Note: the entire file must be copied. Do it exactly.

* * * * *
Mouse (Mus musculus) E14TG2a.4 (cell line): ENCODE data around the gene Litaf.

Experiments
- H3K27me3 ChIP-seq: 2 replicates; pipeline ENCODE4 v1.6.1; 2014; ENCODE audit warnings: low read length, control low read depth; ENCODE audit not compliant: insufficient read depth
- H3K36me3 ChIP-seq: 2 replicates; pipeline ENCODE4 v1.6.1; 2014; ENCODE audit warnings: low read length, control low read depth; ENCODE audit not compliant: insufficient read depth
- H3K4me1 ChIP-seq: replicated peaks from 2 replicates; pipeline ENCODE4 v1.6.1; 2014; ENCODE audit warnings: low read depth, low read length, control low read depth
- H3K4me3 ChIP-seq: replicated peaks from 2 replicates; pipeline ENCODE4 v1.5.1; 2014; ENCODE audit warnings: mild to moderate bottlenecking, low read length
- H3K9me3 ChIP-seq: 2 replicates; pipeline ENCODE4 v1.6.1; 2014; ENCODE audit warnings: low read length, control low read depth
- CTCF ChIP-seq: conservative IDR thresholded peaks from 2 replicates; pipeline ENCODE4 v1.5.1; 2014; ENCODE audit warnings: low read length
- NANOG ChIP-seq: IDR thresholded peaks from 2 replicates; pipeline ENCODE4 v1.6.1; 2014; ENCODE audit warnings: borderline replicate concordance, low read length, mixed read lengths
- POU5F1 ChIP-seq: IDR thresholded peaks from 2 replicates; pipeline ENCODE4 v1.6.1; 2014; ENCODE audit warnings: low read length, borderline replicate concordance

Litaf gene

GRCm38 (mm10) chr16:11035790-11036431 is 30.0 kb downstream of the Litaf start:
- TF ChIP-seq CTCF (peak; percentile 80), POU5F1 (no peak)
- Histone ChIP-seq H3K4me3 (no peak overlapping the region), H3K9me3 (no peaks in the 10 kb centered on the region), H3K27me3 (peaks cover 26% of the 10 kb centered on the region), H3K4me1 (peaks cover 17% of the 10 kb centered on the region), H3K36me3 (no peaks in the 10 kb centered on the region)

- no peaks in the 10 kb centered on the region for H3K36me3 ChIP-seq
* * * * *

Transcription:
Mouse (Mus musculus) E14TG2a.4 (cell line): ENCODE data around the gene Litaf.

Experiments
- H3K27me3 ChIP-seq: 2 replicates; pipeline ENCODE4 v1.6.1; 2014; ENCODE audit warnings: low read length, control low read depth; ENCODE audit not compliant: insufficient read depth
- H3K36me3 ChIP-seq: 2 replicates; pipeline ENCODE4 v1.6.1; 2014; ENCODE audit warnings: low read length, control low read depth; ENCODE audit not compliant: insufficient read depth
- H3K4me1 ChIP-seq: replicated peaks from 2 replicates; pipeline ENCODE4 v1.6.1; 2014; ENCODE audit warnings: low read depth, low read length, control low read depth
- H3K4me3 ChIP-seq: replicated peaks from 2 replicates; pipeline ENCODE4 v1.5.1; 2014; ENCODE audit warnings: mild to moderate bottlenecking, low read length
- H3K9me3 ChIP-seq: 2 replicates; pipeline ENCODE4 v1.6.1; 2014; ENCODE audit warnings: low read length, control low read depth
- CTCF ChIP-seq: conservative IDR thresholded peaks from 2 replicates; pipeline ENCODE4 v1.5.1; 2014; ENCODE audit warnings: low read length
- NANOG ChIP-seq: IDR thresholded peaks from 2 replicates; pipeline ENCODE4 v1.6.1; 2014; ENCODE audit warnings: borderline replicate concordance, low read length, mixed read lengths
- POU5F1 ChIP-seq: IDR thresholded peaks from 2 replicates; pipeline ENCODE4 v1.6.1; 2014; ENCODE audit warnings: low read length, borderline replicate concordance

Litaf gene

GRCm38 (mm10) chr16:11035790-11036431 is 30.0 kb downstream of the Litaf start:
- TF ChIP-seq CTCF (peak; percentile 80), POU5F1 (no peak)
- Histone ChIP-seq H3K4me3 (no peak overlapping the region), H3K9me3 (no peaks in the 10 kb centered on the region), H3K27me3 (peaks cover 26% of the 10 kb centered on the region), H3K4me1 (peaks cover 17% of the 10 kb centered on the region), H3K36me3 (no peaks in the 10 kb centered on the region)

- no peaks in the 10 kb centered on the region for H3K36me3 ChIP-seq